DRINK UP: Hoboken Water Flow Returns—Bars, Restaurants & Businesses Open

DRINK UP: Hoboken Water Flow Returns—Bars, Restaurants & Businesses Open

(photo of Jack’s Cabin, via 902 Brewing)

The water main break that has brought business in Hoboken to a trickle over the past three days is finally turning a corner, as water pressure has stabilized, allowing SUEZ to re-route the water supply from Weehawken. As a result, Hoboken should see water flow at or near normal over the next few hours. In addition, the Boil Water Advisory has been lifted for the time being.

“Hoboken has a lot of great bars and restaurants,” says Mayor Dawn Zimmer, “and we want everyone to know that we are open for business.”

The water main break made it difficult for many places here in town—particularly those in the hospitality/food service industries—as the need for clean, steadily flowing water is paramount for safe operations.

As the system is right now, those venues will be operational, just in time for Thanksgiving Eve.

However, an increase in demand at peak hours (6-9 a.m., 6-8 p.m.) may cause occasional dips in water pressure—particularly in upper floors of taller residential buildings. Meanwhile, further work on the actual main will continue to snarl traffic flow into and out of the southwest portion of town. Residents and visitors are strenuously advised to avoid this route, either entering Hoboken from the north or utilizing mass transit.

More from the City of Hoboken:


Hoboken is now successfully receiving water supplies from the Weehawken transmission line until the water break in Hoboken can be fully repaired.  Thanks to residents’ continued conservation efforts, many residential buildings throughout the City have been able to have water during peak periods, and restaurants and businesses are open, fully operational, and ready for business.  The boil water advisory was lifted today by the New Jersey State DEP.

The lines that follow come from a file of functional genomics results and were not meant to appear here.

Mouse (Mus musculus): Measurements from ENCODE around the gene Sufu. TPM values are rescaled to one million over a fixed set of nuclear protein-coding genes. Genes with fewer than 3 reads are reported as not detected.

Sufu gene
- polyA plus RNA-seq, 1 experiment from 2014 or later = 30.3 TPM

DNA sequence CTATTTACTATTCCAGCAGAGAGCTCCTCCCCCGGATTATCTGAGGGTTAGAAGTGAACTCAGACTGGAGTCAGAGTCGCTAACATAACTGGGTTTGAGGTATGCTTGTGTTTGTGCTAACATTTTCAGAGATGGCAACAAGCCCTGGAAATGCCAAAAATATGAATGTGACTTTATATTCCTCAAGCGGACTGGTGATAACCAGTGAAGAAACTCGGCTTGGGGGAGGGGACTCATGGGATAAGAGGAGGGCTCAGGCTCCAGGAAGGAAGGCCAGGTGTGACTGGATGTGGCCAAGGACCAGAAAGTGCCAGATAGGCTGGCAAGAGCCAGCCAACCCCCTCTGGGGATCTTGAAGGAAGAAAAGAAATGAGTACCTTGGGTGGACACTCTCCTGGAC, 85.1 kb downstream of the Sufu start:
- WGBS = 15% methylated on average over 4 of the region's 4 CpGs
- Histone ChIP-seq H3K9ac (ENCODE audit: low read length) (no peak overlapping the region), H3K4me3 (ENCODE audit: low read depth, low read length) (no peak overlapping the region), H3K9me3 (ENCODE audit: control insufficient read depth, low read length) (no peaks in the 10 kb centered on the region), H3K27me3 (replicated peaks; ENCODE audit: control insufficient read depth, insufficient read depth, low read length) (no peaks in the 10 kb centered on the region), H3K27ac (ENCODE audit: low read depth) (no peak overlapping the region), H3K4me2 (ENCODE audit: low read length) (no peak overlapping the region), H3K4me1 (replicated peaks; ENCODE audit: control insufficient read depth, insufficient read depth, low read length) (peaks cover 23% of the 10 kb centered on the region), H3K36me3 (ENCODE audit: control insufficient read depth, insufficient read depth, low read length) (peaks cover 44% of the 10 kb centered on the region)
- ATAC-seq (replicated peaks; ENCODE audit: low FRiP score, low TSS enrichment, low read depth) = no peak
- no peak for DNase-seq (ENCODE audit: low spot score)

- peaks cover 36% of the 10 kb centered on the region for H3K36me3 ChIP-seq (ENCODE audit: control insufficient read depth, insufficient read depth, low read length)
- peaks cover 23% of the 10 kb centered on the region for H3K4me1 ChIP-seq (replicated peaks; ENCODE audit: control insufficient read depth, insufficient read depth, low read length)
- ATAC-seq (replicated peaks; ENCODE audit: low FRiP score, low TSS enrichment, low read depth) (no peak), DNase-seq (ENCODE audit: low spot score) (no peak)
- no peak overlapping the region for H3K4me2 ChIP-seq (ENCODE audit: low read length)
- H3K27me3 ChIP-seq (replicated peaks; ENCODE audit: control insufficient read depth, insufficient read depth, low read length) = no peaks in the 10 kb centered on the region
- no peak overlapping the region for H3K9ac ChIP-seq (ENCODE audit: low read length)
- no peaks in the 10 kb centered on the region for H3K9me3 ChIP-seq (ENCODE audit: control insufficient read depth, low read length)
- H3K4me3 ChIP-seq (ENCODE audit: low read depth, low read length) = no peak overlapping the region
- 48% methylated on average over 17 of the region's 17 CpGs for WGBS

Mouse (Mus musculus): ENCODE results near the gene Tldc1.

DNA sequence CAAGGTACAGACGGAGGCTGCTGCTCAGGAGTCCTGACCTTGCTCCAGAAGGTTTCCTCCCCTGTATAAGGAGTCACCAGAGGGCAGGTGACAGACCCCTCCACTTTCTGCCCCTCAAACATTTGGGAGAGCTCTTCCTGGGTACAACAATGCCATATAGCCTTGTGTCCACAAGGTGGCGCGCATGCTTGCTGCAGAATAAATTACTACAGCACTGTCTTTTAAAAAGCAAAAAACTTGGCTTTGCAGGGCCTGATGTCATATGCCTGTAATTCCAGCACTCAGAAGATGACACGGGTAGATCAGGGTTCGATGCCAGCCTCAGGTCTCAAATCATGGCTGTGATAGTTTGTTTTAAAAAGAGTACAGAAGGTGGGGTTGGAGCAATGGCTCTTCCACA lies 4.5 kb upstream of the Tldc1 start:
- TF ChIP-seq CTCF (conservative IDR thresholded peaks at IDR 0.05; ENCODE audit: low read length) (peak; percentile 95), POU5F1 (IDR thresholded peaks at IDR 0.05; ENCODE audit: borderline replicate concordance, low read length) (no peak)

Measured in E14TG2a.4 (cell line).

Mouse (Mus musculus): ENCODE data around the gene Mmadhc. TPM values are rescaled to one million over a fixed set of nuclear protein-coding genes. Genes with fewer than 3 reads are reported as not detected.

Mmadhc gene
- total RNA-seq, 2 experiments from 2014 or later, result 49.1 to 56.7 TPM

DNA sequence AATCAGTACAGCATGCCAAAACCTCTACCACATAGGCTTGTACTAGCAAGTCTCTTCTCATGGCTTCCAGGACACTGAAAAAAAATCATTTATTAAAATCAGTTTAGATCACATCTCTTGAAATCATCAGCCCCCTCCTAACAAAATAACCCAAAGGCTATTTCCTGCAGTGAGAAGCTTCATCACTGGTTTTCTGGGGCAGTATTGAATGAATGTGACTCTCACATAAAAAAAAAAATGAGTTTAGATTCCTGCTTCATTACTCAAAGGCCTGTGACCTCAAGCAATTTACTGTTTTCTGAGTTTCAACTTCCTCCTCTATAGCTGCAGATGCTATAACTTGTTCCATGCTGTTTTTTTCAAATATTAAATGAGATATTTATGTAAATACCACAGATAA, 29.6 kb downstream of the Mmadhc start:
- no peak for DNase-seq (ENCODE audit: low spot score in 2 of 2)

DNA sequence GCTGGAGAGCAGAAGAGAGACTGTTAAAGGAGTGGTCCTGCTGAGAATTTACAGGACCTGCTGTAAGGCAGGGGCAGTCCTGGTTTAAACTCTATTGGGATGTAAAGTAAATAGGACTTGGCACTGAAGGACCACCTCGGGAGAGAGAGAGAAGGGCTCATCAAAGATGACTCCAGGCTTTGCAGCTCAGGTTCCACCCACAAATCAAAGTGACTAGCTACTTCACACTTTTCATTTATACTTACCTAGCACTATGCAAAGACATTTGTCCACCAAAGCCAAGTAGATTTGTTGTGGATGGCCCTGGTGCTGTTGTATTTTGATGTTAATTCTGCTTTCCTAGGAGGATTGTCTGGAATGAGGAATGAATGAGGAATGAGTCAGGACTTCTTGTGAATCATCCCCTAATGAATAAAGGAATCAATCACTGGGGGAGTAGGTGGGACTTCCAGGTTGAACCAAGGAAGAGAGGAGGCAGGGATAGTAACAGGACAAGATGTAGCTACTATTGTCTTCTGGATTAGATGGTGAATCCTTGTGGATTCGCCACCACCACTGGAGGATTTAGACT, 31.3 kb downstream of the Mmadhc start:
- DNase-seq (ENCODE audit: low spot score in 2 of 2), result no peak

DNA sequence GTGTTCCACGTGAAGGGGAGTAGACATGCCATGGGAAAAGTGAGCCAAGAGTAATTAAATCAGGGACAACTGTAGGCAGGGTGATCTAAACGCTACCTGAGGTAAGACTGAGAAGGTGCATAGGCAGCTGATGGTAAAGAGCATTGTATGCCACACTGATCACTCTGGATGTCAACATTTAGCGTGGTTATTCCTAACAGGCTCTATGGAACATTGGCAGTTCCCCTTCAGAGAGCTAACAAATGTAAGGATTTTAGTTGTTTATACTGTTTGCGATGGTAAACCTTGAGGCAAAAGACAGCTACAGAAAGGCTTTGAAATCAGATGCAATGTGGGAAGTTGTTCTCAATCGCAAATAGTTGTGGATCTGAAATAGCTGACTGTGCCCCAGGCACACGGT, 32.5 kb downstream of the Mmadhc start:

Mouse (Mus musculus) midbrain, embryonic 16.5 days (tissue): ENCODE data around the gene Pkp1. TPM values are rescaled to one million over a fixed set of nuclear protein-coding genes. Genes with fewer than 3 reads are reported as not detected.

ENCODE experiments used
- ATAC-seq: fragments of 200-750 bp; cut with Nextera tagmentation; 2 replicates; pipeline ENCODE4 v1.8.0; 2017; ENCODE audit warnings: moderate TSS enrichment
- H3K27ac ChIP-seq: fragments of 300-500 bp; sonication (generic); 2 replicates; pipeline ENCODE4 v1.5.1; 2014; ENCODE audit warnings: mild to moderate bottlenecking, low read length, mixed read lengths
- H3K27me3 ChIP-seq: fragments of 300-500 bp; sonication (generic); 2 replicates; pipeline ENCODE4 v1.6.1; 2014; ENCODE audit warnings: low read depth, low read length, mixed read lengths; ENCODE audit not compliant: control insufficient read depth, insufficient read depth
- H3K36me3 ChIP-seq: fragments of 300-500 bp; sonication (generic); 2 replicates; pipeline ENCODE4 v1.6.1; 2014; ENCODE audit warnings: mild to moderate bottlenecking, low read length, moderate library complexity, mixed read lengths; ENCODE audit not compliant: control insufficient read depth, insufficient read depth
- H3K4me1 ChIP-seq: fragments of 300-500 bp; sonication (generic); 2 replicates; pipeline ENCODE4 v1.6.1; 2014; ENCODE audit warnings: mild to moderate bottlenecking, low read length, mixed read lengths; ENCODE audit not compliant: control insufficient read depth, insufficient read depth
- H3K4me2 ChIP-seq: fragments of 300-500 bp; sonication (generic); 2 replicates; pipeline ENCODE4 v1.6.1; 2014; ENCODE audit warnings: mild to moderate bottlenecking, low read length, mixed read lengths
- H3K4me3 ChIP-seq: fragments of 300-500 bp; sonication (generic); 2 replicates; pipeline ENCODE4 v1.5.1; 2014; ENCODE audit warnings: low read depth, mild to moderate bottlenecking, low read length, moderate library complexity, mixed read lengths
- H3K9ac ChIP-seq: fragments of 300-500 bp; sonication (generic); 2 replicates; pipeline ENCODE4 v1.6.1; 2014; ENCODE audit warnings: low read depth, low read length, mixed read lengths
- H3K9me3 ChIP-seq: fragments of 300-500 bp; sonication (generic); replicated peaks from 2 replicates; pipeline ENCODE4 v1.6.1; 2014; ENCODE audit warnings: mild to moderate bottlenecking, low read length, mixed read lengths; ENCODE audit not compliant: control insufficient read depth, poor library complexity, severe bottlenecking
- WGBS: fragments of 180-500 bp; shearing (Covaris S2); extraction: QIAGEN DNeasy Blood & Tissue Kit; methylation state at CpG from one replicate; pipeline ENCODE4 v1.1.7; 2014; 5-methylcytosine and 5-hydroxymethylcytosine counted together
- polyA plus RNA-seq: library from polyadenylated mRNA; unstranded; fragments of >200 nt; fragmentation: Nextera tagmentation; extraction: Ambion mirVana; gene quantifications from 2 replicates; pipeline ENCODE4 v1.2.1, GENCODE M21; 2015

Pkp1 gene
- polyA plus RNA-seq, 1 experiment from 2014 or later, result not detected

While work continues on the Jersey City valve and then on the Hoboken break, Hoboken is operational thanks to a redundant system that provides water from Weehawken.  The following provides a full update on the situation:   


SUEZ Water continues repairs to fix a broken water valve in Jersey City that failed on Sunday night.  The complex line stop repair conducted last night to stop the flow of water into the transmission main was unsuccessful.  However SUEZ is actively working on an alternative to reduce pressure in the system near the aqueduct in Jersey City.  Once the repair is made to the broken water valve in Jersey City the water main break in southwest Hoboken will be repaired as soon as possible.   Full water restoration once the main transmission line in Southwest Hoboken is fixed could still take several additional days.